By Kevin Barry, News 5 Cleveland
CLEVELAND — A massive, historic building near the corner of East 55th Street and Carnegie Avenue is the latest landmark in the attempt to revitalize the community around East 55th Street.
The old location of the Warner and Swasey Company is slated to be developed into 140 residential units on top of 30,000 square feet of commercial space by Pennrose.
“The Warner & Swasey Co. was once a leading manufacturer of machine tools, with a world-wide reputation for its telescopes and precision instruments,” writes Case Western Reserve University’s Encyclopedia of Cleveland History.
While Tajj Mubarek waits for his RTA Healthline bus, he can see how his neighborhood is better today than it was just a few years ago.
“It’s clean, it’s peaceful,” said Mubarek while waiting for the bus around the corner from the old factory.
New buildings have filled in what would otherwise be vacant lots, but the Warner & Swasey Company building has been vacant for years.
That’s why Epstein says the plans for residential units at a variety of price points will not only reuse an old building but also help the surrounding neighborhood.
The units will be available for seniors, people with housing vouchers, with others at workforce market-rate prices.
“Workforce housing is really targeted to still be affordable to the workforce in that area,” said Pennrose Midwest Regional Vice President Lasserre Bradley.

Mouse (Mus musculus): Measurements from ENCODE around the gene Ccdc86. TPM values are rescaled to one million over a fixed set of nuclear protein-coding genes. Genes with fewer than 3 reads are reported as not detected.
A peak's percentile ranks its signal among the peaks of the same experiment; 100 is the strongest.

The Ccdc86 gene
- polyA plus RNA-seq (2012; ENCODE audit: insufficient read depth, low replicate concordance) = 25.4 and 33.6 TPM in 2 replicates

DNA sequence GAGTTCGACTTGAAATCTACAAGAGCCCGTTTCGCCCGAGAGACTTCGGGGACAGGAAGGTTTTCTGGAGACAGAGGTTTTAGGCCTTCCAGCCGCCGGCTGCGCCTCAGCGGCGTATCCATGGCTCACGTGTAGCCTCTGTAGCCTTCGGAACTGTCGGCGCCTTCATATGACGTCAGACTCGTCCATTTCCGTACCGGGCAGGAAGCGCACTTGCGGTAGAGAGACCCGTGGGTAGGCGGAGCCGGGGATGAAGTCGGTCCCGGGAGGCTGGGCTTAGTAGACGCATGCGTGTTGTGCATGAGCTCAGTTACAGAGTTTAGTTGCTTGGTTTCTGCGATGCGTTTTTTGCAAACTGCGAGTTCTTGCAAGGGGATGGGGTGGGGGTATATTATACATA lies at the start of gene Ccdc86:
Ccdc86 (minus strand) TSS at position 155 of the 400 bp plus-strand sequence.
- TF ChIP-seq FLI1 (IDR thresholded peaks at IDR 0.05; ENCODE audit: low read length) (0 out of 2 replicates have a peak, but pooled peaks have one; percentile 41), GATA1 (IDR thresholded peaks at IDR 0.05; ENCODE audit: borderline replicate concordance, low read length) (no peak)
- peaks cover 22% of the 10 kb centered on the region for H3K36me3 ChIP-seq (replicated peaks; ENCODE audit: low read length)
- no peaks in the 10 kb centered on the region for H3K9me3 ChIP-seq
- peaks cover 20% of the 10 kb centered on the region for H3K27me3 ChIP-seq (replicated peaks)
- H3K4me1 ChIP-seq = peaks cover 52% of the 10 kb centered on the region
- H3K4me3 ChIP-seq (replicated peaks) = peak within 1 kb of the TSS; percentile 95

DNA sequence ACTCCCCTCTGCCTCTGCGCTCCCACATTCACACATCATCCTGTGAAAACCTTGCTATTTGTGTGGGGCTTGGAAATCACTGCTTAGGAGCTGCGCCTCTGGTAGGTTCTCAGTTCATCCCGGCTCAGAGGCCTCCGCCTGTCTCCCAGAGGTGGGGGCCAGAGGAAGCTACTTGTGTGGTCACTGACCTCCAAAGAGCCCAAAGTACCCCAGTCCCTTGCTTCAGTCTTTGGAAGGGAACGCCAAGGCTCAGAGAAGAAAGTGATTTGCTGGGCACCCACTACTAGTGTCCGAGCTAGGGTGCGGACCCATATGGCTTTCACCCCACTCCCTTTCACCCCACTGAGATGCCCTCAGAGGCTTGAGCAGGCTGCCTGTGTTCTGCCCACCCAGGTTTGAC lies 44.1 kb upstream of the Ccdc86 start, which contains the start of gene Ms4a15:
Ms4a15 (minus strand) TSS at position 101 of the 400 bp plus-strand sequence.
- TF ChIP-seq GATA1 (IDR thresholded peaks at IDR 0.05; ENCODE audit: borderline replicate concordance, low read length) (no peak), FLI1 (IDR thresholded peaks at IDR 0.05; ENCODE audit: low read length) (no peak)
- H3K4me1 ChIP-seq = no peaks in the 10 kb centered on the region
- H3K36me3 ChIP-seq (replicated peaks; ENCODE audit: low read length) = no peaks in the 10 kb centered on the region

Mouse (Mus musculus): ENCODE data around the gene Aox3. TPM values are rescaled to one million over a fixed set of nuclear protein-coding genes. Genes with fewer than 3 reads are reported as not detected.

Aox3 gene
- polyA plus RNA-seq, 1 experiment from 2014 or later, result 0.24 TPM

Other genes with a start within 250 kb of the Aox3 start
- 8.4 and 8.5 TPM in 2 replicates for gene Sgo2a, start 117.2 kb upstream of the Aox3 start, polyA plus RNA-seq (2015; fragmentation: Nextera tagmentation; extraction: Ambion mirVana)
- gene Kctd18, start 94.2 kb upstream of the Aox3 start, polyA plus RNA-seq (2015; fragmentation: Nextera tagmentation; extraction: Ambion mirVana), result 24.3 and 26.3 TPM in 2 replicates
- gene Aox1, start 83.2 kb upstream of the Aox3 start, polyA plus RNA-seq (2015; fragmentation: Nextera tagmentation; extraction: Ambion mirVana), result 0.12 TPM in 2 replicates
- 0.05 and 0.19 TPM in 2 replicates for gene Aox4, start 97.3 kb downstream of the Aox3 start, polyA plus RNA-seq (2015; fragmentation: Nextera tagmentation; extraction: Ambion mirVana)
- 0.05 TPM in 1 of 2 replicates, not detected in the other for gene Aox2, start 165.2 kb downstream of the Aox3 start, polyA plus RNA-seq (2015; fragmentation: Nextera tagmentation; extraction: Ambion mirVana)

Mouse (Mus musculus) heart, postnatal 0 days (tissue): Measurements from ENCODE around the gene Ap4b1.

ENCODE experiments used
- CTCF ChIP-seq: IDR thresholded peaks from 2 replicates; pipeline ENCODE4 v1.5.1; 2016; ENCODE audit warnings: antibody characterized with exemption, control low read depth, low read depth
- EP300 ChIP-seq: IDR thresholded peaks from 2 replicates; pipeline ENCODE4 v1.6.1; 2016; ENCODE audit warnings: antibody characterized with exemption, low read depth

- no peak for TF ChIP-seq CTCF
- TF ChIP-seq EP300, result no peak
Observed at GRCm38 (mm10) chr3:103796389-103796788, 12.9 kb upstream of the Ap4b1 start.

“We need to ensure in the city that we are developing a spectrum of housing at a variety of different price points,” said Epstein.
Other developers have tried to make projects in the Warner & Swasey building work before with no results. Epstein hopes the investments made recently by Dave’s Supermarket, University Hospitals and Link 59 show the area can support the project now.
Still, paying for the $50 million project is incredibly complicated and relies largely on low-income and historic tax credits.
But another tool in the financial toolbox is Opportunity Zone investments.
Opportunity Zones are geographic locations where, “economically distressed community where new investments, under certain conditions, may be eligible for preferential tax treatment,” according to the Internal Revenue Service.
The designation allows for Capital Gains, money made from selling off stocks, bonds, or real estate, to be reinvested in certain projects for a tax break.
Before the coronavirus, “the stock market had one of it’s best decades in history,” said Fund for our Economic Future Director of Regional Engagement Bradford Davy.